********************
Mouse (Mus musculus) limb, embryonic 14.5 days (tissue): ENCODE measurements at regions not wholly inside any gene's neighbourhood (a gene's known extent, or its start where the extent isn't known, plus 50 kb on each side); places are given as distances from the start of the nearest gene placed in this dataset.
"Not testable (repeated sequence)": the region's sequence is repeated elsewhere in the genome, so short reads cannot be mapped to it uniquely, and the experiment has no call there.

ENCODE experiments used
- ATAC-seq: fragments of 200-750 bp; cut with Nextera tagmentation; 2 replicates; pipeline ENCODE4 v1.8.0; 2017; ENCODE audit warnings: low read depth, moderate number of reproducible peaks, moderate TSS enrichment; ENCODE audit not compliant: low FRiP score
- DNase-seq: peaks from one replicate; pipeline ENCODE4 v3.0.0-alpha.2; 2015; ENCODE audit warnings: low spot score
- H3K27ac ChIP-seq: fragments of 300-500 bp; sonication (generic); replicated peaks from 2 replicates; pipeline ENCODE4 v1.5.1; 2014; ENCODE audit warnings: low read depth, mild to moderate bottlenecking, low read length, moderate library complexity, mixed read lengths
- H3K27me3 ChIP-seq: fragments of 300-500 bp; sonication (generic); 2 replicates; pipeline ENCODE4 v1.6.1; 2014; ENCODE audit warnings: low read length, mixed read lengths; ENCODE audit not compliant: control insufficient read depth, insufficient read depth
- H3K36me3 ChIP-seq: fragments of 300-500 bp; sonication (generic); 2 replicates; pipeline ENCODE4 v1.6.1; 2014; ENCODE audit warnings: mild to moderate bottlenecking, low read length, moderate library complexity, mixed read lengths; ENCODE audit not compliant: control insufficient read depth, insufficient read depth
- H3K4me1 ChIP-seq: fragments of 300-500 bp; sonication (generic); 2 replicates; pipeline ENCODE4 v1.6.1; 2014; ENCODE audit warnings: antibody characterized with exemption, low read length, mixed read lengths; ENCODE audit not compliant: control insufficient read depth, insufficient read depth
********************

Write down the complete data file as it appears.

Mouse (Mus musculus) limb, embryonic 14.5 days (tissue): ENCODE measurements at regions not wholly inside any gene's neighbourhood (a gene's known extent, or its start where the extent isn't known, plus 50 kb on each side); places are given as distances from the start of the nearest gene placed in this dataset.
"Not testable (repeated sequence)": the region's sequence is repeated elsewhere in the genome, so short reads cannot be mapped to it uniquely, and the experiment has no call there.

ENCODE experiments used
- ATAC-seq: fragments of 200-750 bp; cut with Nextera tagmentation; 2 replicates; pipeline ENCODE4 v1.8.0; 2017; ENCODE audit warnings: low read depth, moderate number of reproducible peaks, moderate TSS enrichment; ENCODE audit not compliant: low FRiP score
- DNase-seq: peaks from one replicate; pipeline ENCODE4 v3.0.0-alpha.2; 2015; ENCODE audit warnings: low spot score
- H3K27ac ChIP-seq: fragments of 300-500 bp; sonication (generic); replicated peaks from 2 replicates; pipeline ENCODE4 v1.5.1; 2014; ENCODE audit warnings: low read depth, mild to moderate bottlenecking, low read length, moderate library complexity, mixed read lengths
- H3K27me3 ChIP-seq: fragments of 300-500 bp; sonication (generic); 2 replicates; pipeline ENCODE4 v1.6.1; 2014; ENCODE audit warnings: low read length, mixed read lengths; ENCODE audit not compliant: control insufficient read depth, insufficient read depth
- H3K36me3 ChIP-seq: fragments of 300-500 bp; sonication (generic); 2 replicates; pipeline ENCODE4 v1.6.1; 2014; ENCODE audit warnings: mild to moderate bottlenecking, low read length, moderate library complexity, mixed read lengths; ENCODE audit not compliant: control insufficient read depth, insufficient read depth
- H3K4me1 ChIP-seq: fragments of 300-500 bp; sonication (generic); 2 replicates; pipeline ENCODE4 v1.6.1; 2014; ENCODE audit warnings: antibody characterized with exemption, low read length, mixed read lengths; ENCODE audit not compliant: control insufficient read depth, insufficient read depth